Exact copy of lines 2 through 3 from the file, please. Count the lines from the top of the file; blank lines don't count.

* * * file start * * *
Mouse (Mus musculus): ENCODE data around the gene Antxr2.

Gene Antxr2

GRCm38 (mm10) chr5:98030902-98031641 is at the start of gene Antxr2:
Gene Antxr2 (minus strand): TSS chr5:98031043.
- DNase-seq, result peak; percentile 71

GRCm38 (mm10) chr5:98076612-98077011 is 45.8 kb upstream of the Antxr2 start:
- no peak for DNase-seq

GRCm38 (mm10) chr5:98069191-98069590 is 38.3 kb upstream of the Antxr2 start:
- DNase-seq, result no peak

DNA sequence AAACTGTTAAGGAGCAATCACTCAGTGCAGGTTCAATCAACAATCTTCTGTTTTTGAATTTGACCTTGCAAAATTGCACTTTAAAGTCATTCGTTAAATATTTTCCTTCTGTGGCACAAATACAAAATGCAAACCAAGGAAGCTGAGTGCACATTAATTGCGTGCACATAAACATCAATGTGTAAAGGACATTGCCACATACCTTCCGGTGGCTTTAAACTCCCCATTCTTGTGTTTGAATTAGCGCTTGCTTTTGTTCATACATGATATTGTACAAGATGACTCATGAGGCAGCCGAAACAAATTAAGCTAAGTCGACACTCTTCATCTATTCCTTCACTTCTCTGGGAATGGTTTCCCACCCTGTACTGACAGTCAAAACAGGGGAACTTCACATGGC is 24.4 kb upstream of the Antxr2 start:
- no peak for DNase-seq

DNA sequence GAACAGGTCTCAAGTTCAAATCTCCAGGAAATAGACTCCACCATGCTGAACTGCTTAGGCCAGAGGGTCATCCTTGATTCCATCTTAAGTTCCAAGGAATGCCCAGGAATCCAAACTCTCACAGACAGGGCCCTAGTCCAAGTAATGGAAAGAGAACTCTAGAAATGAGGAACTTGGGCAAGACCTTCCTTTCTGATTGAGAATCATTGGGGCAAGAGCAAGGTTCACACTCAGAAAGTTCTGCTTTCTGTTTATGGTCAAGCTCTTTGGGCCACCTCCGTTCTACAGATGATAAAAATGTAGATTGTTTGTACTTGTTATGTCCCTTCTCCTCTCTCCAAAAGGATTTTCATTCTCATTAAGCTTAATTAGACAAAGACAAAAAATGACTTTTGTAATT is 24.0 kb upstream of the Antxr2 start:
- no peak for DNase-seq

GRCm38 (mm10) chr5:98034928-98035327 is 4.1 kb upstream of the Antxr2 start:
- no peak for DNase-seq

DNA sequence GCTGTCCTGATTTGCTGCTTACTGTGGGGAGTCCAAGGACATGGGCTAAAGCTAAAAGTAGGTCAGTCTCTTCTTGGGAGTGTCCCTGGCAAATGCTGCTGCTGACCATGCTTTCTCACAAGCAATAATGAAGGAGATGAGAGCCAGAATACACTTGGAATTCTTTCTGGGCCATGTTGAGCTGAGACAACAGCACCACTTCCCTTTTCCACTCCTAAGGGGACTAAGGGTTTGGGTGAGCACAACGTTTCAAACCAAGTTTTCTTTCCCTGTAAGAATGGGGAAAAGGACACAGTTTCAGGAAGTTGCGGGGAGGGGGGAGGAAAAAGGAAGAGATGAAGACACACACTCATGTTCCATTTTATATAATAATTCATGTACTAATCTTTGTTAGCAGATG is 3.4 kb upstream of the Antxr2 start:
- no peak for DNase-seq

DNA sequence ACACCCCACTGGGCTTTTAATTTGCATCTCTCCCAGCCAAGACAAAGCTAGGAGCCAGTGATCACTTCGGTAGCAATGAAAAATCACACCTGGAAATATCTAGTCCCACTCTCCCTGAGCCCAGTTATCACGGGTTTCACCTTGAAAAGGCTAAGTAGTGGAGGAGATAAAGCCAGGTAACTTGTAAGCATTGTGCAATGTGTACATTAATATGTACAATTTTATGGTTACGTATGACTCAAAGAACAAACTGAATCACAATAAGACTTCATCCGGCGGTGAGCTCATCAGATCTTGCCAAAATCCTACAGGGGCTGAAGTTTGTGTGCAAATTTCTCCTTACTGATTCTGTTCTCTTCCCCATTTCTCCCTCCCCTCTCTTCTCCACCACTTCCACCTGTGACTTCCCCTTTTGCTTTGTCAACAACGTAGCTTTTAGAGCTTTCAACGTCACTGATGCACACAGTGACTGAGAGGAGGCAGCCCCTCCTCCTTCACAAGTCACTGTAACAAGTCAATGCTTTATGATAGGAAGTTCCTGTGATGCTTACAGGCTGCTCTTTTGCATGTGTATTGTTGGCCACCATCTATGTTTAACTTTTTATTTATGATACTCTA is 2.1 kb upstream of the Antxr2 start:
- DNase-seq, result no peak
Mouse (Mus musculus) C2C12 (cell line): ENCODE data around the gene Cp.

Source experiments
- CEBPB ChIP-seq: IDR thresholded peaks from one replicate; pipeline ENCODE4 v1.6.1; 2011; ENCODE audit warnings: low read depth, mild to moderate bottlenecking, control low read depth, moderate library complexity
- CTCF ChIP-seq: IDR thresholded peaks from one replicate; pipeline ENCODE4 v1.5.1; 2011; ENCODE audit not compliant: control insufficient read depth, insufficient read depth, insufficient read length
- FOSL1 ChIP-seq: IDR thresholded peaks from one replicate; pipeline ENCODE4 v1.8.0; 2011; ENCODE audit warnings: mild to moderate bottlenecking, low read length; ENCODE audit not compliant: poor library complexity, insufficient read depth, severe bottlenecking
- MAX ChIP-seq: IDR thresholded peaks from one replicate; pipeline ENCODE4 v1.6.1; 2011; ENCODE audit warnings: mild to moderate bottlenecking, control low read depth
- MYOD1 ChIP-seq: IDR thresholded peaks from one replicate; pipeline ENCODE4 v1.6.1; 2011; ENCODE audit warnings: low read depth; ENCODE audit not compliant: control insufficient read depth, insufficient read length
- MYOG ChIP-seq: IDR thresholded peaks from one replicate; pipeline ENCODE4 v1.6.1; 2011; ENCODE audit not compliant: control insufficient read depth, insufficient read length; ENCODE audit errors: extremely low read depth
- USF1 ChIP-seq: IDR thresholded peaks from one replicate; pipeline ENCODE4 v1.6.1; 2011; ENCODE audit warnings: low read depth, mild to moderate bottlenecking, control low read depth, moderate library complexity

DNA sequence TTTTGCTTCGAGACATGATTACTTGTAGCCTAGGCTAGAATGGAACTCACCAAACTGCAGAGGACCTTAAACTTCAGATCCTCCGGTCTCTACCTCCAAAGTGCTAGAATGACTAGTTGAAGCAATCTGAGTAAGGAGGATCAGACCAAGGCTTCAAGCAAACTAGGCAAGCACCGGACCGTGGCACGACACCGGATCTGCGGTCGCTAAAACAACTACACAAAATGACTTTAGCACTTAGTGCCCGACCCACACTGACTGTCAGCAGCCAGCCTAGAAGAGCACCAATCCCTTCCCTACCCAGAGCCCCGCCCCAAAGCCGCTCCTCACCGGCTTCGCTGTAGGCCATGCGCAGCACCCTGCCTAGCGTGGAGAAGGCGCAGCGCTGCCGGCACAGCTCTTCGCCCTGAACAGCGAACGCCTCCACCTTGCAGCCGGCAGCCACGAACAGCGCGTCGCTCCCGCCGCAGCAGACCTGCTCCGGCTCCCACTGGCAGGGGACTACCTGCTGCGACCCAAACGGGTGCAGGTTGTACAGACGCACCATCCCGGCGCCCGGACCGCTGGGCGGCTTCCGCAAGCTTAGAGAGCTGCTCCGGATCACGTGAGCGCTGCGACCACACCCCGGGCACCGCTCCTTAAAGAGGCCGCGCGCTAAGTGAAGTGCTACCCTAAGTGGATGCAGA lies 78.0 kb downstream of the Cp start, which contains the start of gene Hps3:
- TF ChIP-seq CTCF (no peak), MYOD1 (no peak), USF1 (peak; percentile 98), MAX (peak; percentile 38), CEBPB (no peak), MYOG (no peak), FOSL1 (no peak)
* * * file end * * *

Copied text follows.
Gene Antxr2

GRCm38 (mm10) chr5:98030902-98031641 is at the start of gene Antxr2: